1) WHERE? I have recently been experiencing frustration with my life here on earth (Not that I'm thinking of doing anything bad about it). I am frustrated that I experience God in a very limited fashion. Granted, most of the limitations are of my own construction... but nonetheless, I am tired of seeing God "dimly as in a mirror." I have a HUGE desire in my heart to be united with God in such a way that transcends comprehension and explanation. Why do I have to wait? Why can't I be taken to my heavenly home and finally be united to my Creator and Savior? I look forward with eager longing to the day the Lord takes me by the hand and leads me home. I wish it were right now. My heart is yearning for the Lord, like a dry and weary land without water.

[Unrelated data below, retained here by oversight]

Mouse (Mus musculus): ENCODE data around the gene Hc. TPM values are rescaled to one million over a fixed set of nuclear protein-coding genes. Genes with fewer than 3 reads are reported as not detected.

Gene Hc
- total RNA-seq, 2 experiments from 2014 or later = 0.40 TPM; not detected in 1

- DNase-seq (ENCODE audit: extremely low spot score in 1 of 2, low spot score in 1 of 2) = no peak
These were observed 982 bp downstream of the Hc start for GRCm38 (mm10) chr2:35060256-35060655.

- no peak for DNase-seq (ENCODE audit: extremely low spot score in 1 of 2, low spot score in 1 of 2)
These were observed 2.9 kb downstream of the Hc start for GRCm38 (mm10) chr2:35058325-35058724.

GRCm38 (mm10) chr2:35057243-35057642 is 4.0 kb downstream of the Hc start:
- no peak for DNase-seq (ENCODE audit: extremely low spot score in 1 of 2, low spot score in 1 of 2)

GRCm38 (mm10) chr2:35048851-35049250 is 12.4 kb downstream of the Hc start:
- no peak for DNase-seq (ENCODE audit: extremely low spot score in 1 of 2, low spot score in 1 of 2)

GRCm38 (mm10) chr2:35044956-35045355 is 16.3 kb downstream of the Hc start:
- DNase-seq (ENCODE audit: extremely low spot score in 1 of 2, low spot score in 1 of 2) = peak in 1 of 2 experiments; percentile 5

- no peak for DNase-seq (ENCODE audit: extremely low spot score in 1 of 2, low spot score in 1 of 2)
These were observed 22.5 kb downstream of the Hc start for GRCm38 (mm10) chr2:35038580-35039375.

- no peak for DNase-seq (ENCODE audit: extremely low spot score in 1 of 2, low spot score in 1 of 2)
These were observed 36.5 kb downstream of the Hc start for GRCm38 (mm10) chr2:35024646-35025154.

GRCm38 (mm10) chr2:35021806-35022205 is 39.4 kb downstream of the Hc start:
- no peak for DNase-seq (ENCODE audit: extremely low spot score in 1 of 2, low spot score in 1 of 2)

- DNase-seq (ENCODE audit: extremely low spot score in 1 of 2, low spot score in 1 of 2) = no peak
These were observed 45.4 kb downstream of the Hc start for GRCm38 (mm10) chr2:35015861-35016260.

On the other hand, I strongly desire to have a family. This is such a strong desire that my heart aches to be married and have children. I want to love and serve, to hold and protect, to grow and become one with another. Why can't I be married right now? What do I have to wait? I have great affection stored up that yearns to be released. I need to love and be loved. God wishes to love me and be loved by me, but while I am here on earth, I believe that the Lord wishes to accomplish this through people, and more specifically through a spouse.
How can I want these two seemingly contradictory things? God's plan. All things will come in time; I must be patient and go where the Lord is leading me at this moment. Tomorrow will take care of itself.

2)WHO? When I am at Mass or adoration, I have this great desire to never leave. The Lord comes and touches me and I experience His great love. I want the moment to go on forever. I wish I could live in the sanctuary and adoration chapel in constant adoration and presence of the Lord. Oh how my heart longs...